Time-Lapse of Dust Accumulating on Nikon D600 Sensor

We stumbled onto this video that points out the biggest issue with the Nikon D600 right now: the dust accumulation. Bloggers and reviewers across the internet are crying foul at the issue, and in case you are unfamiliar (unlikely) or just curious (most probable) about the issue, this simple video does a really good job of showing what a brand new D600 suffers from. Biggest deal to me? He never changed lenses. All the dust is internal.

Really interesting, and gets me wondering how this wasn't noticed. Nikon and Canon both put their cameras through extensive testing before they hit the market. My personal opinion? Camera companies are becoming too hasty when it comes to bringing their new bodies to market. I don't know about you, but I don't need a new body every year. What do you think? Will this stop you from grabbing a D600 this holiday season? Let us know in the comments below.

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Jaron Schneider is an Fstoppers Contributor and an internationally published writer and cinematographer from San Francisco, California. His clients include Maurice Lacroix, HD Supply, SmugMug, the USAF Thunderbirds and a host of industry professionals.

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I had high hopes for the D600, really thought I was gonna grab one for sure eventually, but after seeing all the fuss and especially this vid, thanks, but no thanks.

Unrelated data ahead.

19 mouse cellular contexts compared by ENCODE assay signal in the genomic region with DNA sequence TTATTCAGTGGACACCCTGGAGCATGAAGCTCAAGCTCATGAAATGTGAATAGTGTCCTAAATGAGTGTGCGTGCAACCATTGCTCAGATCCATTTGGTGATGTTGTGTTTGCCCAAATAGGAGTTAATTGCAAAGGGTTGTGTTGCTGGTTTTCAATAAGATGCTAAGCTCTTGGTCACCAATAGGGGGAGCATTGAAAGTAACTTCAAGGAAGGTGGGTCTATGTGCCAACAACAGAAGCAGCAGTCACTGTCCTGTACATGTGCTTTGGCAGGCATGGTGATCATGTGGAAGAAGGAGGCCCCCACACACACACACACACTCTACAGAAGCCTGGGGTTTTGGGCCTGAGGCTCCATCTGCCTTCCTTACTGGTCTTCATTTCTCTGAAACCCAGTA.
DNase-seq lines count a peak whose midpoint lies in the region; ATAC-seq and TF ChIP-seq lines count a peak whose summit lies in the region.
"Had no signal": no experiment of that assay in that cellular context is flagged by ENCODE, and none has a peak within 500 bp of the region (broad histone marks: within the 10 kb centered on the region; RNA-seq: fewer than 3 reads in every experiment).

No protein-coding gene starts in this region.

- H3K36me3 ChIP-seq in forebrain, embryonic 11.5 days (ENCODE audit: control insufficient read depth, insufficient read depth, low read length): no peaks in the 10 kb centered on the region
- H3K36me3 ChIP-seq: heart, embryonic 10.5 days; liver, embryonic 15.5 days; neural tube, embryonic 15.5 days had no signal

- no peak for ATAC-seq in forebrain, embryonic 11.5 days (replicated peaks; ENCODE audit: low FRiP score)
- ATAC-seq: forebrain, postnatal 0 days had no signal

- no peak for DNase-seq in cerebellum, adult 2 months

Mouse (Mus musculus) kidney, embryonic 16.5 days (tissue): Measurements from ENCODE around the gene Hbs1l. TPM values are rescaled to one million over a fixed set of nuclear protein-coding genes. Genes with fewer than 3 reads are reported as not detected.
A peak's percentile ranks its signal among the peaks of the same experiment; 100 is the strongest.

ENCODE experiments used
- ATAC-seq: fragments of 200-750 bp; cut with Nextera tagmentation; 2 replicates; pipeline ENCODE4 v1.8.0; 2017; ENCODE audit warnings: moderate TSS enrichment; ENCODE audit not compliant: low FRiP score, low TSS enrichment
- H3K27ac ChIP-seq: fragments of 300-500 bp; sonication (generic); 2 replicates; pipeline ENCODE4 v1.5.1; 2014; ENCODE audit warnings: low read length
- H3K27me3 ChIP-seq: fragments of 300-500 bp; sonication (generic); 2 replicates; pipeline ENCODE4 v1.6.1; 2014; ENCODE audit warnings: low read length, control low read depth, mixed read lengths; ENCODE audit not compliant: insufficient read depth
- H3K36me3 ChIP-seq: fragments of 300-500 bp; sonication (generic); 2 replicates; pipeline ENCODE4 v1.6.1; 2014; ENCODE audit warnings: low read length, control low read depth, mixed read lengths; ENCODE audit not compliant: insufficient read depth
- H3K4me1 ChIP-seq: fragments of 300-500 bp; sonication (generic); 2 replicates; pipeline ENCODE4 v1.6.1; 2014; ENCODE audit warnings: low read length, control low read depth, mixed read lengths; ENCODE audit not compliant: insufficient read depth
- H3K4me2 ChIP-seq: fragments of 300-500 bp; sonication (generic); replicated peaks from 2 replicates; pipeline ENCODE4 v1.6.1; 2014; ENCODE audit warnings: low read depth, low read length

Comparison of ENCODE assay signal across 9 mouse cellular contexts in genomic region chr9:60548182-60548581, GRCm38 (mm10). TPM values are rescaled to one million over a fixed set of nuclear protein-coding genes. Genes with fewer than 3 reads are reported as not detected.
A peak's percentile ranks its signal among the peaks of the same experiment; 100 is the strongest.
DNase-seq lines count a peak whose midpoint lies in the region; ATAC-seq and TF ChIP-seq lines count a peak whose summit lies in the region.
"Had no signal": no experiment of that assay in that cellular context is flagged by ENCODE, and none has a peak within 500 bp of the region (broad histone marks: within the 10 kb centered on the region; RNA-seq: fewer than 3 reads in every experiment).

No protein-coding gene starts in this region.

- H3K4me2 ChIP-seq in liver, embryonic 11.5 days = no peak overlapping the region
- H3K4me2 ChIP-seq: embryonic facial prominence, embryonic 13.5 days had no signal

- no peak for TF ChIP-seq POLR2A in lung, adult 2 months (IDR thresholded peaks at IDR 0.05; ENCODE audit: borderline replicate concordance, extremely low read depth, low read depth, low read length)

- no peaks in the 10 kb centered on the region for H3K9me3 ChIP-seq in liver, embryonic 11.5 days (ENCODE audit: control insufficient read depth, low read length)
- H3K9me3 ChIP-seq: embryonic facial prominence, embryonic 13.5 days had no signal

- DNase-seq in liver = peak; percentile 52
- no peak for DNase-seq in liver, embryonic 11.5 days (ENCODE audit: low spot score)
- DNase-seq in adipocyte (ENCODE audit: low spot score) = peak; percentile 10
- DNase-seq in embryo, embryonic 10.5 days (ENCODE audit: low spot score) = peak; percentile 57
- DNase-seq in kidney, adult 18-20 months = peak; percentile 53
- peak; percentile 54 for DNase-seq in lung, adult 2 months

the dust problem and the fact that the highest sync speed is limited to 1/200 is in deed a deal breaker .. i cant afford a d800 .. so even it has a DX sensor i would rather going for the D7000.

 Or an new/used D700

Out of sheer curiosity, I decided to see what my own sensor looks like on my D5100. I've never cleaned it since I got the camera. I've never noticed any spots on my images, but I took a shot at a wall at F32, knocked out of focus, moving the camera while exposing for 8 seconds. I then brought the RAW file into Photoshop at 16-bit, converted to 32-bit, applied auto levels, desaturated and then whittled down to 8-bit. This is what I got: http://tinyurl.com/b8e6tvq

This shot is the 4055th shutter actuation on my D5100. Now, I change lenses. A lot. Mind you, I don't see any of this crap under normal exposures (although I may notice some of the larger ones now ;-). But if you look at the upper left, you'll notice a similar pattern to what D600 camera is doing. If you were to see this image at full res you'd see a lot more crap in that corner, but I think you get the idea.